Utah lawmakers call for ‘culture shift,’ budget increase for state’s child welfare system
SALT LAKE CITY –- Mia Chase wanted to help. That’s why she became an advocate for kids inside Utah’s child welfare system.
“It took its toll on me emotionally,” she told the KSL Investigators. Last year, she made the difficult decision to step away from her role as a volunteer with Utah Court Appointed Special Advocates (CASA.)
She said she witnessed too much dysfunction in how Utah’s Division of Child and Family Services operates.
The final straw, according to Chase, was seeing inaccurate reports submitted to the courts.
“That’s kind of when I started thinking, ‘You know, this is probably not where I need to be serving. I need to find another way to serve little kids,’” Chase recalled. “I don’t want to be a part of something that’s not working the right way.”
But Chase didn’t stay silent. She approached her representative in the Utah legislature to share her concerns about a system she believes is broken.
“The kids that I worked with have suffered a lot inside the system,” Chase said. “I don’t know that it’s worse or better than the home they came from, and that’s not fair. If you’re taking someone’s children because they’re not doing a good enough job or their children are in harm, you better do a better job.”
“I think that is the worst type of government consequence that we don’t want to have to happen, that because she was so proactive because she was such a great advocate, she was pushed out of the system,” said Rep. Candice Pierucci, R-Herriman.
Pierucci, having heard from Chase and other constituents with concerns, teamed up with Rep. Kera Birkeland over the summer to explore solutions.
“We owe so much more to these vulnerable children,” said Birkeland, R-Morgan.
Birkeland and Pierucci are calling for systemic changes within DCFS, including a shift in the department’s culture. Birkeland is speaking from her own experience serving as a foster parent in Utah.
She told the KSL Investigators she too had to eventually step away, feeling unsupported by DCFS as she tried to make a difference.
“It wasn’t the kids that were hard,” Birkeland recalled. “It wasn’t even the biological parents who were struggling to care for the kids that were hard. It was the system.”
The KSL Investigators frequently hear from parents and foster families involved in difficult child welfare and family court cases who are experiencing concerns.
“If this is happening to us, who else could it be happening to?” Kevin Leary questioned in June.
Leary contacted the KSL Investigators after finding DCFS reports filed in their family court case were riddled with inaccuracies.
Kalie Jones and Nicholas Hulse called the KSL Investigators last summer too. They believe DCFS relied on faulty drug test results to keep them from their kids.
These parents and several others told KSL they fear raising concerns will lead to retaliation.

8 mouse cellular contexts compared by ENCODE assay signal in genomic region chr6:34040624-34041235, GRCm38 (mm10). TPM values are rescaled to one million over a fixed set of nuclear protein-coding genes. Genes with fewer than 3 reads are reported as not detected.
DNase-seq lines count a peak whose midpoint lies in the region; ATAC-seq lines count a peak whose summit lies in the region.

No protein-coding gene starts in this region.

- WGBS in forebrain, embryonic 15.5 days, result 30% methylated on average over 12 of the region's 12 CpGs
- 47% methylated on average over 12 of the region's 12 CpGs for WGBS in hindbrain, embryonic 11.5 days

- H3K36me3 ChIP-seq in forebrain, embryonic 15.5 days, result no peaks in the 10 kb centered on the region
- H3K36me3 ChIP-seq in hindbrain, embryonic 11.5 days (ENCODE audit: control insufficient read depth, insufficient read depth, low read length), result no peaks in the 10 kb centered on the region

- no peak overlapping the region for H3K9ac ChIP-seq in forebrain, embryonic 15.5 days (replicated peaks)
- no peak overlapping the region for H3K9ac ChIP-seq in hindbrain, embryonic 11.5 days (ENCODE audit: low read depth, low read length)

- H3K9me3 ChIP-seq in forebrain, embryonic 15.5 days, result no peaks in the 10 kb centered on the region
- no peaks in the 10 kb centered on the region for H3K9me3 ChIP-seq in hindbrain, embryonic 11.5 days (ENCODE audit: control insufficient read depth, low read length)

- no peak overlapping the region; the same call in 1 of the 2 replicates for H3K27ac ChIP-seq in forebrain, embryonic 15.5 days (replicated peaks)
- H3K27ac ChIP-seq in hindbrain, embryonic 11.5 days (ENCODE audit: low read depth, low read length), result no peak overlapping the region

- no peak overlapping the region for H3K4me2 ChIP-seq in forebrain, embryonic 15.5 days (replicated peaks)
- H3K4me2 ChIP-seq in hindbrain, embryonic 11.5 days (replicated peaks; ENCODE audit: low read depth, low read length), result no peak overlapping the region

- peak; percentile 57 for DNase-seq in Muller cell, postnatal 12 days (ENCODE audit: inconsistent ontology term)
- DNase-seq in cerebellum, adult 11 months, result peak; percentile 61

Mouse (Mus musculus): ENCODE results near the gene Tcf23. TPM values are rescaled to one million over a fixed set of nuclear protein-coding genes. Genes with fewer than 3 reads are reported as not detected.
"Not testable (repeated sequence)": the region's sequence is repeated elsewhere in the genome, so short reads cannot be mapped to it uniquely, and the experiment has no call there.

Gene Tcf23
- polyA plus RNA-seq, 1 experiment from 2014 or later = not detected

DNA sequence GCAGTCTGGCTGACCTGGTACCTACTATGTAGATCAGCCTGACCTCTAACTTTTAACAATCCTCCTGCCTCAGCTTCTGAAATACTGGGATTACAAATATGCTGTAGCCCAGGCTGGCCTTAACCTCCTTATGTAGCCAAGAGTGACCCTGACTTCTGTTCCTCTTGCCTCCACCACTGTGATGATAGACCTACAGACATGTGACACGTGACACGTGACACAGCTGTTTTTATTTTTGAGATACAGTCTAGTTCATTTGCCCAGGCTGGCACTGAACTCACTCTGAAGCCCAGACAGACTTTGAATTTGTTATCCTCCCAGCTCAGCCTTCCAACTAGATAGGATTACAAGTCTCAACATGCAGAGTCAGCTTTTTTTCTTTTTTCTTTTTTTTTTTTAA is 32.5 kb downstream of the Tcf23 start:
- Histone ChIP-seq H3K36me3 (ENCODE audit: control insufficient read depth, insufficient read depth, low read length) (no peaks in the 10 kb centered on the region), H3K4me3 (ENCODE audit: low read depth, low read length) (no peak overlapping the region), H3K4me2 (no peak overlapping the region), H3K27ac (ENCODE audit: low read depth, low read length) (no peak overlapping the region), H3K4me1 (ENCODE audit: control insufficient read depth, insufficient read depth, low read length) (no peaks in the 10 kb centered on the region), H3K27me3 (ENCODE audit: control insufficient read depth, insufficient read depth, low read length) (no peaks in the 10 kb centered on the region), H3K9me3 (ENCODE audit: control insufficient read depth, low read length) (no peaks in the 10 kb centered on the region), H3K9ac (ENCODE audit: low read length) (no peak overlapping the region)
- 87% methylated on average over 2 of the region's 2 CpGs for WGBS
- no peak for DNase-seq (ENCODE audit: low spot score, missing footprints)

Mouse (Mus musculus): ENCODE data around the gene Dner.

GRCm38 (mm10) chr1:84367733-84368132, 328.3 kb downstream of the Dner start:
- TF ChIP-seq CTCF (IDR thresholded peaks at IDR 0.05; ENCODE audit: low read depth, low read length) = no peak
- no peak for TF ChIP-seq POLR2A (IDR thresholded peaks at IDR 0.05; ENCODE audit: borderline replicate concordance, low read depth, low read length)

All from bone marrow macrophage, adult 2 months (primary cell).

“I think if you’re noisy, yeah, that’s a problem,” Chase explained.
“I’ve heard many of those same things from constituents,” Birkeland added. “I have felt some of those same things as a foster parent.”
During an interview in August, DCFS Strengthening Families Program Administrator Kyla Clark told KSL, “We don’t condone retaliation and we definitely would want to look into any of those concerns.”
In addition to addressing the culture within DCFS, both Birkeland and Pierucci also see addressing an ongoing turnover crisis among caseworkers as a top priority.
“They are just overworked and underpaid,” Birkeland explained. “But unfortunately, if we’re not correcting that problem and providing the best resources, we’re going to continue to see people saying, ‘I’m here for the kids, but I can’t work in a system that isn’t really there for the kids at the end of the day.’”
The state increased starting pay for caseworkers to $20 per hour last year. A DCFS spokesperson told KSL more than 94% of its frontline staff – which includes caseworkers – were impacted by that raise.
Currently, DCFS has vacant positions in every region in the state, and as of December, more than half of caseworkers employed by DCFS had less than three years of experience.
“When you can go to Taco Bell and make $18 an hour, or you know, Chick-fil-A and make $16 an hour and get scholarships, what would make you want to stay in such a high-stress, high-intense job, right?” Pierucci expressed.
She said she is considering pushing for a pay increase for caseworkers during the upcoming legislative session, “while also acknowledging throwing money at a problem isn’t always the solution. And if there are issues within a system, we need to work that out.”
DCFS denied multiple requests from the KSL Investigators for an on-camera interview.
Instead, the agency released a statement saying;
DCFS recognizes the often complex circumstances that bring our agency into the lives of children and families, and the high standards of confidentiality, ethics and empathy this work requires. We believe in a system of continuous quality improvement and are constantly striving to provide safety and wellbeing for children in Utah. We welcome the opportunity to hear from and partner with state leadership and legislators in our important work of safe children and strengthened families.
Have you experienced something you think just isn’t right? The KSL Investigators want to help. Submit your tip at firstname.lastname@example.org or 385-707-6153 so we can get working for you.
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